Shot by Extreme Liberal – this is one of my all time favorite sunsets, I did a painting of it too.
A huge congratulations to Rima Fakih for winning the Miss USA pageant, we in Michigan are proud of you. Hooray! Even if the Teabaggers and right-wing bigots feel empowered, the rest of the United States of America including the judges of the Miss USA pageant are much better people than the media would want you to believe. With as much attention as those nutballs get, you would think the whole country is Islamophobic, but alas, America proves once again that the loudest voices aren’t necessarily the majority.
But of course the bigoted, hateful, right-wing in this country doesn’t like that idea at all. Apparently they believe America is a melting pot, but you can only put white people in that pot. From a TPM story on the win….
A new Miss USA was crowned last night, the first time a Muslim, Arab-American woman won the honor. But for Daniel Pipes, a neocon pundit who writes for the National Review and was a Bush appointee to the Peace Institute, that’s one too many.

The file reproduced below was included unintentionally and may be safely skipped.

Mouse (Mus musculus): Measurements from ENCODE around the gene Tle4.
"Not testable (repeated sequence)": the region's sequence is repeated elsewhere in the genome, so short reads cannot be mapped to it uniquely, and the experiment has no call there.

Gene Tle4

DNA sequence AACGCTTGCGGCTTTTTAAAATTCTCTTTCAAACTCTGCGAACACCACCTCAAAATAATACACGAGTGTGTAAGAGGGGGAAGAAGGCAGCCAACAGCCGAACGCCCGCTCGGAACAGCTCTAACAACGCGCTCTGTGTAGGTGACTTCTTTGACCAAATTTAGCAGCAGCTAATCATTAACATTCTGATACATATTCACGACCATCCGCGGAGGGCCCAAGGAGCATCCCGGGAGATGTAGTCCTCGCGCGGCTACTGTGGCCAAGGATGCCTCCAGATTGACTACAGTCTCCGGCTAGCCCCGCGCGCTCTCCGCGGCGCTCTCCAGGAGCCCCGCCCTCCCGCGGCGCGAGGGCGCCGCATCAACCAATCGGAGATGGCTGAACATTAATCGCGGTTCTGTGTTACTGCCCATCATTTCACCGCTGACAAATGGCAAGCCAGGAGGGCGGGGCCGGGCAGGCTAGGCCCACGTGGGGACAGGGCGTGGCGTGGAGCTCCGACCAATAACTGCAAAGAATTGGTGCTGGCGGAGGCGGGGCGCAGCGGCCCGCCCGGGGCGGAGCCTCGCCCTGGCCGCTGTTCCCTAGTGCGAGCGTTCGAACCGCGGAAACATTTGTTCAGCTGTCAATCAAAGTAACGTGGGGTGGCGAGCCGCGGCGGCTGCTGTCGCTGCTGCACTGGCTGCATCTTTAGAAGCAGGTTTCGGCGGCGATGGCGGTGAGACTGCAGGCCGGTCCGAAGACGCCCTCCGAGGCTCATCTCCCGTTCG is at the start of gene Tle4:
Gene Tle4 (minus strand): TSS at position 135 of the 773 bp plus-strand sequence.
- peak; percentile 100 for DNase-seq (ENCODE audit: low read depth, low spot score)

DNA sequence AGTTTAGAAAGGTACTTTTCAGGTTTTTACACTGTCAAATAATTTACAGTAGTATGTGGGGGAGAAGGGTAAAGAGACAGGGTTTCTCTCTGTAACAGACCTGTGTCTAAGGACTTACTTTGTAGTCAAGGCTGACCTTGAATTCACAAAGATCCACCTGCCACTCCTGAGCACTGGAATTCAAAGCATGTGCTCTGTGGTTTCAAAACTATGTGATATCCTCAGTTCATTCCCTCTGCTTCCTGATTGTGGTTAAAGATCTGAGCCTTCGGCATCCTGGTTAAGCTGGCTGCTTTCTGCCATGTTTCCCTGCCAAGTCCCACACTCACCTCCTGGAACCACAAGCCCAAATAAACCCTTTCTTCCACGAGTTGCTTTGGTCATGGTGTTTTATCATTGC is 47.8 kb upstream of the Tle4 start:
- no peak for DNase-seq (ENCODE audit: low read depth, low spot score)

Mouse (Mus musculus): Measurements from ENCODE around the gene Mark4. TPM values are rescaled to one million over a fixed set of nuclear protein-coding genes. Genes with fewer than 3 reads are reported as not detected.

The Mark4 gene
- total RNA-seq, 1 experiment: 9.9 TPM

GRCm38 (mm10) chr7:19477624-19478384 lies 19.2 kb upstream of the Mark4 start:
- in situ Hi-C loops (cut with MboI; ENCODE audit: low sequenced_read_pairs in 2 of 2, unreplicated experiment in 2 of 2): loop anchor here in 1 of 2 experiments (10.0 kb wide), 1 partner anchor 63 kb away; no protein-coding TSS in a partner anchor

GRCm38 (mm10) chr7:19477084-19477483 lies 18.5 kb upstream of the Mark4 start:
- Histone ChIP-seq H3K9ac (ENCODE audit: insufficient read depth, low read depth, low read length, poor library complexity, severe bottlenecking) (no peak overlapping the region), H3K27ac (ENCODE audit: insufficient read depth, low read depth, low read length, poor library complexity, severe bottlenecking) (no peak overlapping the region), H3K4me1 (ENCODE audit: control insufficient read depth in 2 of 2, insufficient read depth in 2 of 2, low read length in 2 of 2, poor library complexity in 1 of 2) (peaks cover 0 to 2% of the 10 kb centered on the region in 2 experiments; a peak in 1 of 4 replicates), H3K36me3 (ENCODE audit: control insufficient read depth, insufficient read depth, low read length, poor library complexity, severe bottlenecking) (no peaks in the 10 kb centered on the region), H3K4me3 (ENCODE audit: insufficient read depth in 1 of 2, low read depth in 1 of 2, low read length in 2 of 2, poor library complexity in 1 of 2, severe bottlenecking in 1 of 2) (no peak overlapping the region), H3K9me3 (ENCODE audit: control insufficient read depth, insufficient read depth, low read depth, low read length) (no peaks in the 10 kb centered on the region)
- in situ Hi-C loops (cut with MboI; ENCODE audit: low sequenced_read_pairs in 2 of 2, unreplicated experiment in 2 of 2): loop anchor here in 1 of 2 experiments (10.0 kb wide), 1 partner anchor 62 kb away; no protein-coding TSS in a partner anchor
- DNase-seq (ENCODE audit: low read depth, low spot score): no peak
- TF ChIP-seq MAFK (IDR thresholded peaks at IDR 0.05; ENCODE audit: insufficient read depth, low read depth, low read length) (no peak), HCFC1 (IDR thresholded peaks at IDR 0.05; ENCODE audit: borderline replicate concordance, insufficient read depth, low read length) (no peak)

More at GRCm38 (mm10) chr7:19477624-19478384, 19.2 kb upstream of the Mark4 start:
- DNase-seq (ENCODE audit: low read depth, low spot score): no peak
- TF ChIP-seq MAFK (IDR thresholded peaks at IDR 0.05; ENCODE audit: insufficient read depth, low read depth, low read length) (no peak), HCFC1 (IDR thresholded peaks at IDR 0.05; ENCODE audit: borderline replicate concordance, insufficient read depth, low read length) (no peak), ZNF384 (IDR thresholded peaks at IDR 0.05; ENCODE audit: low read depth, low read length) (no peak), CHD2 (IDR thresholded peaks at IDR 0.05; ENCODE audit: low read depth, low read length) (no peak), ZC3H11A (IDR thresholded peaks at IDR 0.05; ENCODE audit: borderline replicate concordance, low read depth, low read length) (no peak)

On his blog yesterday, Pipes pointed out five other Muslim women who’ve won beauty contests in the U.S., Britain and France over the last five years.
“They are all attractive, but this surprising frequency of Muslims winning beauty pageants makes me suspect an odd form of affirmative action,” he wrote.
That “suspicion is borne out,” he wrote, because of one pageant winner at North Carolina A&T University who wore a hijab under her crown.
Pipes does not explain why Miss A&T’s hijab proves his suspicion that a handful of Muslim beauty pageant winners are the result of some “odd form of affirmative action.”
I have to call out TPM for not even mentioning Rima Fakih’s name. I’m sure it was just an oversight, but it plays into the idea that pageants are superficial, you mean she has a name?